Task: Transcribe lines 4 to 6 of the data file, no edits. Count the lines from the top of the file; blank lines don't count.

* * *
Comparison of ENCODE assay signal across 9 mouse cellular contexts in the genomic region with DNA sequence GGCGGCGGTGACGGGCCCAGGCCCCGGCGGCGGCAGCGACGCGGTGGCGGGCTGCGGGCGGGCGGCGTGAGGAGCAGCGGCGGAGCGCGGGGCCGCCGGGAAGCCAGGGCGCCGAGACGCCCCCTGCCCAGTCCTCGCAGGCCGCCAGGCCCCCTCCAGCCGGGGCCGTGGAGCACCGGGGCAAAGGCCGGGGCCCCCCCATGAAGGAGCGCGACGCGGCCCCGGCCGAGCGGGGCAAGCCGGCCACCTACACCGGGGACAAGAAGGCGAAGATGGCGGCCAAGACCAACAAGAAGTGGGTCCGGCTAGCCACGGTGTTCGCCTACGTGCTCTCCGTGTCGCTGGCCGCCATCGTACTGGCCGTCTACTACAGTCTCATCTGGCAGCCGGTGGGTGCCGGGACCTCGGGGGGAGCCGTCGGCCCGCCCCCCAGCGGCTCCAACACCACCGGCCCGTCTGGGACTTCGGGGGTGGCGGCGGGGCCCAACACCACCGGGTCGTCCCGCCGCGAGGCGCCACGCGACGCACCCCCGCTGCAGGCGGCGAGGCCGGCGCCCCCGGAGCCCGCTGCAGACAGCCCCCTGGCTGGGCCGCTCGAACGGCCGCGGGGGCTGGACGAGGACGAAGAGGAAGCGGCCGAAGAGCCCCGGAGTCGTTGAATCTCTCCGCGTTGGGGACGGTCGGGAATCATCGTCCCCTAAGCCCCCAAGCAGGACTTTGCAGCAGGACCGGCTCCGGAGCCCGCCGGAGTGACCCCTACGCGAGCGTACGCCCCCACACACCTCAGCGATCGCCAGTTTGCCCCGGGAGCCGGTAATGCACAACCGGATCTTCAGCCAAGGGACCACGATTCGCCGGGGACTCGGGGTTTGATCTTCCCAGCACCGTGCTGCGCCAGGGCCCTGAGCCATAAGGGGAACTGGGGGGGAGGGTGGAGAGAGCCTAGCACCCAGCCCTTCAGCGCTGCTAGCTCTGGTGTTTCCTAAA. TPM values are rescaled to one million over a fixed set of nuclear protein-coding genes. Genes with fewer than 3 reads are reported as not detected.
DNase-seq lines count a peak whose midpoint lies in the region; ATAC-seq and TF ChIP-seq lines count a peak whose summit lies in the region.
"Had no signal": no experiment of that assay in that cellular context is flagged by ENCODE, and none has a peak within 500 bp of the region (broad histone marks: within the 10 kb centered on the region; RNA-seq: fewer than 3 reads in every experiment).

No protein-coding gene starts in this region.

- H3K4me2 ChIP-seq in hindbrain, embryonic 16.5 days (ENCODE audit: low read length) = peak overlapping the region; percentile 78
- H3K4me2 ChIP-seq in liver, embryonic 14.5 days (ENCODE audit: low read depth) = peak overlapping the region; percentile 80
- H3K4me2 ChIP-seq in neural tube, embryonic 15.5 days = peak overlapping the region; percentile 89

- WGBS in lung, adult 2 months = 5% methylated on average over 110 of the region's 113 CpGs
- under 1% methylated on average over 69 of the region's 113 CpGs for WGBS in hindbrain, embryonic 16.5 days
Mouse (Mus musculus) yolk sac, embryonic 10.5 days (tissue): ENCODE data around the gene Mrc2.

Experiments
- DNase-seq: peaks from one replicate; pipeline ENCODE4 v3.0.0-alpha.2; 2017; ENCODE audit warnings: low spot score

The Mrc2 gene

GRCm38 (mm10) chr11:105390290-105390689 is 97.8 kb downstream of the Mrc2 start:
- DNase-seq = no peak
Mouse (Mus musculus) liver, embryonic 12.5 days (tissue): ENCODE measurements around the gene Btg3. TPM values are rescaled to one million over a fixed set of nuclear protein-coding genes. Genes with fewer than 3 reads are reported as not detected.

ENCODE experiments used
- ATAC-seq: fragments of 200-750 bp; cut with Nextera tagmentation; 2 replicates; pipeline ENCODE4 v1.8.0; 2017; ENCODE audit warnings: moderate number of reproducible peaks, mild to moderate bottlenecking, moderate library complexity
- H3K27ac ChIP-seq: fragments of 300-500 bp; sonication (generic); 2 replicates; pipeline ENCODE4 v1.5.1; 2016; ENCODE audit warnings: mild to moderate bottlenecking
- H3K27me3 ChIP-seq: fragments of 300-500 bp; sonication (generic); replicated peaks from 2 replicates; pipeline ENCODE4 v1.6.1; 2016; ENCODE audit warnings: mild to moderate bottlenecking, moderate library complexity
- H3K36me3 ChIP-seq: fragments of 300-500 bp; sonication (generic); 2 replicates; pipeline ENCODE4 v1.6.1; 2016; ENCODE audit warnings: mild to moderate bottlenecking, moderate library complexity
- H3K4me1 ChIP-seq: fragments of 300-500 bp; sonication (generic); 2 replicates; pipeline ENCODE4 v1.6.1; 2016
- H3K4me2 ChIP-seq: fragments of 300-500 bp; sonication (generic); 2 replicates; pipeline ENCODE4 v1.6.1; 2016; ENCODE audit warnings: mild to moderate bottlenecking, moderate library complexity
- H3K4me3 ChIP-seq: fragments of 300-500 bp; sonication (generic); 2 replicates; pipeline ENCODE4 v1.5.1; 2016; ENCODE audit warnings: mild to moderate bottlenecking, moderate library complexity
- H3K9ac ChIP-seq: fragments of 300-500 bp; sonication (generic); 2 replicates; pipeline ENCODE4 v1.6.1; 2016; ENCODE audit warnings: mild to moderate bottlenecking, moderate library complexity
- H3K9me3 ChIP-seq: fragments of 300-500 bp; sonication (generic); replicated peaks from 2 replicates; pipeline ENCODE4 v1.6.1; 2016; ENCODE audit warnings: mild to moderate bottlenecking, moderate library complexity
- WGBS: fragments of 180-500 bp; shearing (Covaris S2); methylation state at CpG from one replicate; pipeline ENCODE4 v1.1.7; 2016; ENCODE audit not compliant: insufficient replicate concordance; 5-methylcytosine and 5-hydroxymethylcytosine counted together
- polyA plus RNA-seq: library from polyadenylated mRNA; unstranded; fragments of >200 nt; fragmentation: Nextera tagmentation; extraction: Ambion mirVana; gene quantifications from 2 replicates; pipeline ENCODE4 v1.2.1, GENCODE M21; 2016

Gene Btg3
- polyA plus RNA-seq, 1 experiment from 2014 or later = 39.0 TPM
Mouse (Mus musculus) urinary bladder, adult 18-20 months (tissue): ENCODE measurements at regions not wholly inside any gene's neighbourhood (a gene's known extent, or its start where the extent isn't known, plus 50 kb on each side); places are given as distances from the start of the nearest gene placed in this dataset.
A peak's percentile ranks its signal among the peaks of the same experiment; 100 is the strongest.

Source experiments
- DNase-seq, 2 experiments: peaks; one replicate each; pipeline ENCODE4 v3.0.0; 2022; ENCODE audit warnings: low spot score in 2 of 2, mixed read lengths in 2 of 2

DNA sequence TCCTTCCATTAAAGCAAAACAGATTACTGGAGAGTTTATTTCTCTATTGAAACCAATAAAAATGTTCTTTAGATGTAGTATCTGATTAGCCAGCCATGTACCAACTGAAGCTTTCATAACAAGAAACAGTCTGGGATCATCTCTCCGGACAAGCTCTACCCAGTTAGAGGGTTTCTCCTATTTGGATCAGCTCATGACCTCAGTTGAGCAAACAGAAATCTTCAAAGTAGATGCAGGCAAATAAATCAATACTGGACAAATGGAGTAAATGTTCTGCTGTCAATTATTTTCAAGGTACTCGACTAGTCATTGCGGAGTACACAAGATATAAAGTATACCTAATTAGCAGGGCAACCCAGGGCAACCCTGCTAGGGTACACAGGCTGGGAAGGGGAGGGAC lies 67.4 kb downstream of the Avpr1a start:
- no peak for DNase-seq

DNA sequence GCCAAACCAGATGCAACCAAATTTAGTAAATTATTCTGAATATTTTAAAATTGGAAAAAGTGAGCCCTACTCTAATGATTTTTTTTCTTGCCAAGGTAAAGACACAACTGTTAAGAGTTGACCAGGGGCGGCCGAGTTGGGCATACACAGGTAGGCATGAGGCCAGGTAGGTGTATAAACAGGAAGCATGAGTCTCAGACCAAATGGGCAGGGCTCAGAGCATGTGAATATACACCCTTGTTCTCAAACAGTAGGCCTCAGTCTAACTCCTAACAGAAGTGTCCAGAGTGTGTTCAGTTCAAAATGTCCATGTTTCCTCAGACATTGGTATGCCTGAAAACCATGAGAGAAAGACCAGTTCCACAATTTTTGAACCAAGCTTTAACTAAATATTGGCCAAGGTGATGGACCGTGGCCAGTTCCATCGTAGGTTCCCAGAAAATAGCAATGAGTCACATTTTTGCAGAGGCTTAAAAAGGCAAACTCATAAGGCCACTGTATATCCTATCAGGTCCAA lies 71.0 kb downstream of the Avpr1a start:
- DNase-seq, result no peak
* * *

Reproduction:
No protein-coding gene starts in this region.

- H3K4me2 ChIP-seq in hindbrain, embryonic 16.5 days (ENCODE audit: low read length) = peak overlapping the region; percentile 78
- H3K4me2 ChIP-seq in liver, embryonic 14.5 days (ENCODE audit: low read depth) = peak overlapping the region; percentile 80